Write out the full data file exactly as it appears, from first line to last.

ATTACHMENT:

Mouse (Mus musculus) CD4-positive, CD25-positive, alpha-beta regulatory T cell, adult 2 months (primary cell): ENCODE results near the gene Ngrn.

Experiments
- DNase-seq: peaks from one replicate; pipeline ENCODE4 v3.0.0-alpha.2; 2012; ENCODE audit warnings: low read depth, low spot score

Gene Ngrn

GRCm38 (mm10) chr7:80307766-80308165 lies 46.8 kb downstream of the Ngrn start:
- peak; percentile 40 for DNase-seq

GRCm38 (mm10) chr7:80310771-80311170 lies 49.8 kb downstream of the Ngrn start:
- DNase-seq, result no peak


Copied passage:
Mouse (Mus musculus) CD4-positive, CD25-positive, alpha-beta regulatory T cell, adult 2 months (primary cell): ENCODE results near the gene Ngrn.

Experiments
- DNase-seq: peaks from one replicate; pipeline ENCODE4 v3.0.0-alpha.2; 2012; ENCODE audit warnings: low read depth, low spot score

Gene Ngrn

GRCm38 (mm10) chr7:80307766-80308165 lies 46.8 kb downstream of the Ngrn start:
- peak; percentile 40 for DNase-seq

GRCm38 (mm10) chr7:80310771-80311170 lies 49.8 kb downstream of the Ngrn start:
- DNase-seq, result no peak